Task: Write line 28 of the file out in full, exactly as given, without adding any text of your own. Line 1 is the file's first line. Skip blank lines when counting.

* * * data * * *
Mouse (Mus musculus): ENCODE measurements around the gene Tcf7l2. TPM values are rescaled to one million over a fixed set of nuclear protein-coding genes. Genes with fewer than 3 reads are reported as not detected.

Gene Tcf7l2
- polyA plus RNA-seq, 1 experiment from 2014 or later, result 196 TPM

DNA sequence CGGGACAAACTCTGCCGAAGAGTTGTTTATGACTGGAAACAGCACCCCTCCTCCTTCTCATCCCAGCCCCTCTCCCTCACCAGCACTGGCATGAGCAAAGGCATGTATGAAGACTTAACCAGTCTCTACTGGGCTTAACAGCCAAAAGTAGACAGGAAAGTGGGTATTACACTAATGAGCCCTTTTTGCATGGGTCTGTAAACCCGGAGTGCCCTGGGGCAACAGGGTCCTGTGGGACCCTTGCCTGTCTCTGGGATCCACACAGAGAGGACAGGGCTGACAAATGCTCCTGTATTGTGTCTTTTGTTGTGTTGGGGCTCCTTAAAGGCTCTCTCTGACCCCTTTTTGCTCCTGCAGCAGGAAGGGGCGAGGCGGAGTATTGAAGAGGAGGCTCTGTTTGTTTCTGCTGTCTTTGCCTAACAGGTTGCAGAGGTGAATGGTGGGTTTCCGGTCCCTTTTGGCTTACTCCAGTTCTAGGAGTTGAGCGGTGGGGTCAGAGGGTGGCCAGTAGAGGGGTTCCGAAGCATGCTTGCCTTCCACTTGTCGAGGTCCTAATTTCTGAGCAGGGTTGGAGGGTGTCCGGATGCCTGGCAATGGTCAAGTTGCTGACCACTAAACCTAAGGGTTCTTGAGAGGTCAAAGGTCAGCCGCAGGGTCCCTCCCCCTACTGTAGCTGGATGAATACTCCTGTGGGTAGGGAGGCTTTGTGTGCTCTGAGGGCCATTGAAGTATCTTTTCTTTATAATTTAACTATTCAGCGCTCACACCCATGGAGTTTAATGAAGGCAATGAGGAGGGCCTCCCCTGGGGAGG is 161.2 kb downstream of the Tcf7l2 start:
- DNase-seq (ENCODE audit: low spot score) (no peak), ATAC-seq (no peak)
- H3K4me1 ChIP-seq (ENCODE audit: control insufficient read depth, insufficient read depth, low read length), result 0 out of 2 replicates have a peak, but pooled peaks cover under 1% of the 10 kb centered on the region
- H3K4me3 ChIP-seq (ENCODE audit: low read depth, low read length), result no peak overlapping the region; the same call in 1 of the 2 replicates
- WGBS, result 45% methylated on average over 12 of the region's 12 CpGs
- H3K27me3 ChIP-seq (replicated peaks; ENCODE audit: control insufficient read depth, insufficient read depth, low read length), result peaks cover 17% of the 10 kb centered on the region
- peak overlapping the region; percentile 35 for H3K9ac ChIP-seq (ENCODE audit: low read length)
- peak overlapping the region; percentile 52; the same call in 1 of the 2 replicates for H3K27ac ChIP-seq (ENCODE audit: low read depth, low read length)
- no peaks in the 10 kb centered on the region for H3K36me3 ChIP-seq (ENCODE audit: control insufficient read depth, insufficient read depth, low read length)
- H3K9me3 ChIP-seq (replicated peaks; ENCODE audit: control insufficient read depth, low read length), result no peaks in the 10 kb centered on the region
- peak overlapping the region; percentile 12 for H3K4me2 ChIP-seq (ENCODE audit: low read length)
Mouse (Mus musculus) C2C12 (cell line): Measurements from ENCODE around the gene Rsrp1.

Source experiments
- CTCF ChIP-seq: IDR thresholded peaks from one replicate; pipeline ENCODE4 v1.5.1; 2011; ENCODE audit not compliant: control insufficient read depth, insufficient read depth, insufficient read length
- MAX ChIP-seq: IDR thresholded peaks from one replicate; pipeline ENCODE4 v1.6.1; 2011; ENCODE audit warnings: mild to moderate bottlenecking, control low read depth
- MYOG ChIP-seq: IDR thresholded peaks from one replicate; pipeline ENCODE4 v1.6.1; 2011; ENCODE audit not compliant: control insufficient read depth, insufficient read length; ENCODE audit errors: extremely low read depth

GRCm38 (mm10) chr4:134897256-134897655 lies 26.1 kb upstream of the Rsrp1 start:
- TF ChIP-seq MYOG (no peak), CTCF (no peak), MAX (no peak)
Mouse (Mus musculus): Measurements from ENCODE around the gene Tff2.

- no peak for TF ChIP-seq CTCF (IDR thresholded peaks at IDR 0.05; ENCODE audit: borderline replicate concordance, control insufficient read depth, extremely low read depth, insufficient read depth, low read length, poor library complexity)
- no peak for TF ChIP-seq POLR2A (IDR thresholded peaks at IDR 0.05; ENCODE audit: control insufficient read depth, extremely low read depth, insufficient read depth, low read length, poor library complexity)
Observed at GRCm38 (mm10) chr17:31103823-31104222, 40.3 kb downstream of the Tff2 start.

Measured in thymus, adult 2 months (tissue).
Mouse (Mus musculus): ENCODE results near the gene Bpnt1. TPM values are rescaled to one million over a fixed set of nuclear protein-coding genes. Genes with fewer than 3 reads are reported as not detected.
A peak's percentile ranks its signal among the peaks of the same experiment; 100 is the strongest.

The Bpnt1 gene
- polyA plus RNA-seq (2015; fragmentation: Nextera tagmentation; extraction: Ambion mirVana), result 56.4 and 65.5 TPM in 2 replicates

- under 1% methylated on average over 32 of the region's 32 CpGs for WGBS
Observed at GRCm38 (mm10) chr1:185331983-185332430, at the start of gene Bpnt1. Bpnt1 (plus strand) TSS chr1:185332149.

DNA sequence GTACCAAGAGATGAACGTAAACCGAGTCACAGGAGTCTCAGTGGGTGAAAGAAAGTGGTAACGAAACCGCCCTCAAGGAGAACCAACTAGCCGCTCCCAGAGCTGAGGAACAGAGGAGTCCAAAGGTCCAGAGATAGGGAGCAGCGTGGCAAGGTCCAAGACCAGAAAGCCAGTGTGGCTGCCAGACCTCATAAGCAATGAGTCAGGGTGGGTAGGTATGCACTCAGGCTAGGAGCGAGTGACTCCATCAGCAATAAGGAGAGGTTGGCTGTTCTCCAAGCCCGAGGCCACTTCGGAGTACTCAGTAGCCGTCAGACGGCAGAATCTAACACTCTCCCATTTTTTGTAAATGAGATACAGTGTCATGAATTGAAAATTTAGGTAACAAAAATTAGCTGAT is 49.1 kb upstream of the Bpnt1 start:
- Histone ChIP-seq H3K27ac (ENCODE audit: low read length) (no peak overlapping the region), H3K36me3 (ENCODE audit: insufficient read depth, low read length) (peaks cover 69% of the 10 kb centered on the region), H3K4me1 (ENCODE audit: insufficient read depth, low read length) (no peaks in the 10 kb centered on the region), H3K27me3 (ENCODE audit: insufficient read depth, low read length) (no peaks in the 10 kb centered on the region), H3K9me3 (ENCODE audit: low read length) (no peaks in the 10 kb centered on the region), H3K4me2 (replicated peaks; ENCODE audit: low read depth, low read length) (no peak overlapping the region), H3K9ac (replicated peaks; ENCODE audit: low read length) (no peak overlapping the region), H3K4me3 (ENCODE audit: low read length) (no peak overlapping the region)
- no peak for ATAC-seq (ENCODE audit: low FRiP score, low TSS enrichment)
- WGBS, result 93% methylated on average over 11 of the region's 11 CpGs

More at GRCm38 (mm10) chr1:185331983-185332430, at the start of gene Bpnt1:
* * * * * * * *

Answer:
A peak's percentile ranks its signal among the peaks of the same experiment; 100 is the strongest.